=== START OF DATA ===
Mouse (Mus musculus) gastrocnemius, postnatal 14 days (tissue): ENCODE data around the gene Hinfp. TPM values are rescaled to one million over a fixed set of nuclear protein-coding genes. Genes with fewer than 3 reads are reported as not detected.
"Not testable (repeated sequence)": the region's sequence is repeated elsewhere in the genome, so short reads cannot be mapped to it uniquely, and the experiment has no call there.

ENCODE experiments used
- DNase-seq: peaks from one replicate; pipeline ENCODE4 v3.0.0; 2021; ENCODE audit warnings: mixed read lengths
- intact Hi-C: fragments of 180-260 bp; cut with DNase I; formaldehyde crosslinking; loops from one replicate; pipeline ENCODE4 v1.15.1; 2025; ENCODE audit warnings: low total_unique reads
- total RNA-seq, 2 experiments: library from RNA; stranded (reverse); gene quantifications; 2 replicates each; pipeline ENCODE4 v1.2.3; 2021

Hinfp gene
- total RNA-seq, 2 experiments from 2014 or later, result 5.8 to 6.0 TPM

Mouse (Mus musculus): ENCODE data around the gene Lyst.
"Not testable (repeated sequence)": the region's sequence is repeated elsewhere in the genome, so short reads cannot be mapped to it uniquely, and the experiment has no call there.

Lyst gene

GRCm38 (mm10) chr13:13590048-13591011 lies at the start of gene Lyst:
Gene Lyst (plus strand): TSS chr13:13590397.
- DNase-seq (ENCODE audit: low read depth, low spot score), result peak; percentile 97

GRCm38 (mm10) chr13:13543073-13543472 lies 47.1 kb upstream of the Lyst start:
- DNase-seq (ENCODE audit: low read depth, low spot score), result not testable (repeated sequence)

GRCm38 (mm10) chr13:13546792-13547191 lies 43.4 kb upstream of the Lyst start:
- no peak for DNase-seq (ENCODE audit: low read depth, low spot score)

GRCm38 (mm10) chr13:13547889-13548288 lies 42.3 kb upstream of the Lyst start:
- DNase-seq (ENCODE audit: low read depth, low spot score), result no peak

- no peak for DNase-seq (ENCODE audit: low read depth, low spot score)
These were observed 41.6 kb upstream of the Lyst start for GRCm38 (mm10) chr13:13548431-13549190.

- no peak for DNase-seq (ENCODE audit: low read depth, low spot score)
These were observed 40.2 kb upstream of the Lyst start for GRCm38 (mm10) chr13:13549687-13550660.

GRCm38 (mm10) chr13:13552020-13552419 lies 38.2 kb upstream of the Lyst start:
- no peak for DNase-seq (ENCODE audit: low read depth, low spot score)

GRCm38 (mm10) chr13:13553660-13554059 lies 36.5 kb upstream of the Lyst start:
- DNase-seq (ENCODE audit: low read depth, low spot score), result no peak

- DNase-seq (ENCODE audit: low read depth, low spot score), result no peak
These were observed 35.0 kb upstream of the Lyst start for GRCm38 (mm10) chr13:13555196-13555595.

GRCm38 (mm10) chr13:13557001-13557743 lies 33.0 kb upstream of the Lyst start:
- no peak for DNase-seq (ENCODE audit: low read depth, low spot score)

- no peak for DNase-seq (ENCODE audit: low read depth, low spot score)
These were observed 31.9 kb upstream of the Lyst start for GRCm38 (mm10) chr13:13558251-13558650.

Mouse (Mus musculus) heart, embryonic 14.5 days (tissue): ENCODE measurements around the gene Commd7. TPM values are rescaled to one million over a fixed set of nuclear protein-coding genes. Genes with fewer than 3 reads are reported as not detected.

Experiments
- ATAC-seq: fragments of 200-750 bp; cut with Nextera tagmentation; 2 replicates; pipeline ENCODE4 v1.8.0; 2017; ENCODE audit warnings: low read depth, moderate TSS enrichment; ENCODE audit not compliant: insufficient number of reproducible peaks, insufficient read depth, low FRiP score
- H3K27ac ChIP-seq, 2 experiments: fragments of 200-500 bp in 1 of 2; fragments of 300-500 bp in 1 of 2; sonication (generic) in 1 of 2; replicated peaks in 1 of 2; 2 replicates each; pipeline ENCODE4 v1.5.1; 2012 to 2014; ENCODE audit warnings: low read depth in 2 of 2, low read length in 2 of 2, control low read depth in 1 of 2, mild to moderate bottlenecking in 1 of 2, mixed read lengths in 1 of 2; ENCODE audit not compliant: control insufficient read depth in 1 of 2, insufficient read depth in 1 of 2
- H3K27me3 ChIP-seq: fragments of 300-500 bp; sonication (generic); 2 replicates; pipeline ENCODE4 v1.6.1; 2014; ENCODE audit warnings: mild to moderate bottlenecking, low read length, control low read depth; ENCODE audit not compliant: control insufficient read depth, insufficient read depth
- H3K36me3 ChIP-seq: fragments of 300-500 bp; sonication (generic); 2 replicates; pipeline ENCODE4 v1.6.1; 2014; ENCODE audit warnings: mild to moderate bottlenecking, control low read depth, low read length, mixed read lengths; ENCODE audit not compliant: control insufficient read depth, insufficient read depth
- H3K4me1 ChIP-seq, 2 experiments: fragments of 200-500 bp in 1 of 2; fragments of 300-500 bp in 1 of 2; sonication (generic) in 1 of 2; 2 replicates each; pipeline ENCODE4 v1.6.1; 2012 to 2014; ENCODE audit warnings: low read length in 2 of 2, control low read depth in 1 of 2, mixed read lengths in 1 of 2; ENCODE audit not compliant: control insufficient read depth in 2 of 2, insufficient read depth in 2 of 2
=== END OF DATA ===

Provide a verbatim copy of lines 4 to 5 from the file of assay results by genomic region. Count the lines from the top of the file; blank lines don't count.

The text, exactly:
- DNase-seq: peaks from one replicate; pipeline ENCODE4 v3.0.0; 2021; ENCODE audit warnings: mixed read lengths
- intact Hi-C: fragments of 180-260 bp; cut with DNase I; formaldehyde crosslinking; loops from one replicate; pipeline ENCODE4 v1.15.1; 2025; ENCODE audit warnings: low total_unique reads